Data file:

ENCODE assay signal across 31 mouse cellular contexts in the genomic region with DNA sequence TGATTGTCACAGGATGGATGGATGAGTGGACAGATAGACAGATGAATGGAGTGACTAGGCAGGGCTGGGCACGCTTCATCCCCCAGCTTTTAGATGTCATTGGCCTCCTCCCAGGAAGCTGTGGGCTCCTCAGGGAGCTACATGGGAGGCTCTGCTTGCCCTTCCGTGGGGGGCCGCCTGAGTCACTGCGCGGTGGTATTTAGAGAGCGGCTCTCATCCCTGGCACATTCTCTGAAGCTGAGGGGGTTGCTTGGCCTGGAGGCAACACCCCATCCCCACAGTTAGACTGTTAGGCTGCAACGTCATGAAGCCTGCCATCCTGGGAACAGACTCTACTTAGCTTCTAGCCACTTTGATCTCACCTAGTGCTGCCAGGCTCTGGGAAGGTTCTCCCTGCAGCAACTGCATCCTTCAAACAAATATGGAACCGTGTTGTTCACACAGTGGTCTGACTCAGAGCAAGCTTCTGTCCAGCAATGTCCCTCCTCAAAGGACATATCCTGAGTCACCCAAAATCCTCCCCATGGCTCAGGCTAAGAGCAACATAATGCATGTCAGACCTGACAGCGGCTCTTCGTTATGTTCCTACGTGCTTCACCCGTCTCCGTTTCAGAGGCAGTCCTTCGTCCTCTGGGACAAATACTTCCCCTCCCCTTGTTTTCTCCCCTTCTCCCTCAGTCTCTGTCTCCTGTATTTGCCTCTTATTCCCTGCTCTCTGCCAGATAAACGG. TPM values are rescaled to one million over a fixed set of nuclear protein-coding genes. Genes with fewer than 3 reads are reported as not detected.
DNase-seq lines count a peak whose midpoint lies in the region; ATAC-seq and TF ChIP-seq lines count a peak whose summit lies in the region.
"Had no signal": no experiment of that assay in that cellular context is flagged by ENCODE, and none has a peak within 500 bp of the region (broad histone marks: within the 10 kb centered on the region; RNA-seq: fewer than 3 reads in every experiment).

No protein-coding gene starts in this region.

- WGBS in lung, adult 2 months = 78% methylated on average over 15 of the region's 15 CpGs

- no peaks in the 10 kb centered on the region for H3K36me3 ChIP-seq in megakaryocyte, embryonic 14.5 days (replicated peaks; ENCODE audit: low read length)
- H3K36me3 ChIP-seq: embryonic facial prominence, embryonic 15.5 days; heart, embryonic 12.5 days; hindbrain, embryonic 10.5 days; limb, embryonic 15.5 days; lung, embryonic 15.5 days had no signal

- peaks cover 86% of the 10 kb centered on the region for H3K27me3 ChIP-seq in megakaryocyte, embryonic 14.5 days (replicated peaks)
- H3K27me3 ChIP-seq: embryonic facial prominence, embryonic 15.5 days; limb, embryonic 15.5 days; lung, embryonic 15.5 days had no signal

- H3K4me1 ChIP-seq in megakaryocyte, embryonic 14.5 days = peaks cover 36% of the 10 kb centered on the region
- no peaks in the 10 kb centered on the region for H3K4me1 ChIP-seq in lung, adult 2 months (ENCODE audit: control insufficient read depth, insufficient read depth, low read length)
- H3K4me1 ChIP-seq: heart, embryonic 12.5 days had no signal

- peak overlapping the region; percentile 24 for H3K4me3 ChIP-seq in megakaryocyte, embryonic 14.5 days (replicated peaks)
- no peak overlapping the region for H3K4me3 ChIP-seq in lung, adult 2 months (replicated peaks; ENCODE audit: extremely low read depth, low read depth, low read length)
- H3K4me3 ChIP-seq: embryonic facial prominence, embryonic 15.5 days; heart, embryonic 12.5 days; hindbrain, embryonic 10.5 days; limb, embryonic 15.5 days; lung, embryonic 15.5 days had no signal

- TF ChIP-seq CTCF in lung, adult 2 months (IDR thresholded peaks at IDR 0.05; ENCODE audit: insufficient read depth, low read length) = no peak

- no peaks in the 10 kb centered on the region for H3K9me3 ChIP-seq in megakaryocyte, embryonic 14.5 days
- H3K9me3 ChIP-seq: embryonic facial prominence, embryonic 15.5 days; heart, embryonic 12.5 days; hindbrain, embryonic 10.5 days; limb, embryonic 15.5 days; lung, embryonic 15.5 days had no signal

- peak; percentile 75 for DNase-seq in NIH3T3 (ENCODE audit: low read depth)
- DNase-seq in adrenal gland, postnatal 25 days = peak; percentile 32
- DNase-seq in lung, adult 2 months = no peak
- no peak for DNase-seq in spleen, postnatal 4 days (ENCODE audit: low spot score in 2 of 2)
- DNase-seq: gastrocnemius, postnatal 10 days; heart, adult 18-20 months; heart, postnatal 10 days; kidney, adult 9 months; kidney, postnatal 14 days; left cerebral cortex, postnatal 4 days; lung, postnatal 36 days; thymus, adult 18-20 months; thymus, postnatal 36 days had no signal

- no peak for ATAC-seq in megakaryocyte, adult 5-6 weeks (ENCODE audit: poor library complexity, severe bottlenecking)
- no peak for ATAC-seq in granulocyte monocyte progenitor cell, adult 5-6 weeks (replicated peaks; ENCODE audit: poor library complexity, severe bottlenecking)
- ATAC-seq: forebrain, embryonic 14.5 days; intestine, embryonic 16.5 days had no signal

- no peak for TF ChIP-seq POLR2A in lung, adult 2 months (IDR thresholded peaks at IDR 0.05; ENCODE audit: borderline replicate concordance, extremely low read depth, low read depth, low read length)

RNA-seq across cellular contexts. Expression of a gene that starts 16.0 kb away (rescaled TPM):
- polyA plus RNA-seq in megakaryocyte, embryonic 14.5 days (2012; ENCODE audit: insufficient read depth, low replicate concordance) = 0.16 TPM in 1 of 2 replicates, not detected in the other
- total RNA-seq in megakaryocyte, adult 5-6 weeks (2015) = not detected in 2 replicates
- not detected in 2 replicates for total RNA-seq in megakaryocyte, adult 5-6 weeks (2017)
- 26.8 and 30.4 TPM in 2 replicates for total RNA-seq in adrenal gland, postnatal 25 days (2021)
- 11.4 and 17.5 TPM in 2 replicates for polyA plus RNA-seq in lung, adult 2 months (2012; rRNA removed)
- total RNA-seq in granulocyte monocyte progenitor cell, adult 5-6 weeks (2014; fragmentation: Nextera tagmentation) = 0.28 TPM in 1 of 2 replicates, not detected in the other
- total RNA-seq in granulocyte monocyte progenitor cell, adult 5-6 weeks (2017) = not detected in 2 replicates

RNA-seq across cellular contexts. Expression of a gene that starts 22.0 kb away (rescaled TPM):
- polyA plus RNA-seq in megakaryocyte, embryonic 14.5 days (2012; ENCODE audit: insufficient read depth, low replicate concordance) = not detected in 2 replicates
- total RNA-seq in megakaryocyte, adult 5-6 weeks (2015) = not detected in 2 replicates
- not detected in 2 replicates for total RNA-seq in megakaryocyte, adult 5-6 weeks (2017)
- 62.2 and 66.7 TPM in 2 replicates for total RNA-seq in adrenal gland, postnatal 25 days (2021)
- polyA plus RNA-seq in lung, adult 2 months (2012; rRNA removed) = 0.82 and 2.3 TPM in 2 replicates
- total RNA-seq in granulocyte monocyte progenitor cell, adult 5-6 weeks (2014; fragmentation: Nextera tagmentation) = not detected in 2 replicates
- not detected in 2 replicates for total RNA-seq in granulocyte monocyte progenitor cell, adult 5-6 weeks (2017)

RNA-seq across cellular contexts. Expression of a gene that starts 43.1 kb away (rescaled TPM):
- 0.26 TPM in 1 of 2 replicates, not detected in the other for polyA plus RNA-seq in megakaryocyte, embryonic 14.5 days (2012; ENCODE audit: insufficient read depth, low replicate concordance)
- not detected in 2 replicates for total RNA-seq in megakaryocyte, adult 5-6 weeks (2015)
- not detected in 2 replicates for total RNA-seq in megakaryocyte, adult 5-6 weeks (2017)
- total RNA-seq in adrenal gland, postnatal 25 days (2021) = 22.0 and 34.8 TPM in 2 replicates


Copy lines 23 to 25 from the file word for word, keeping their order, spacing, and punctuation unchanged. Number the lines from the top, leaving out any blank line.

- DNase-seq: gastrocnemius, postnatal 10 days; heart, adult 18-20 months; heart, postnatal 10 days; kidney, adult 9 months; kidney, postnatal 14 days; left cerebral cortex, postnatal 4 days; lung, postnatal 36 days; thymus, adult 18-20 months; thymus, postnatal 36 days had no signal

- no peak for ATAC-seq in megakaryocyte, adult 5-6 weeks (ENCODE audit: poor library complexity, severe bottlenecking)
- no peak for ATAC-seq in granulocyte monocyte progenitor cell, adult 5-6 weeks (replicated peaks; ENCODE audit: poor library complexity, severe bottlenecking)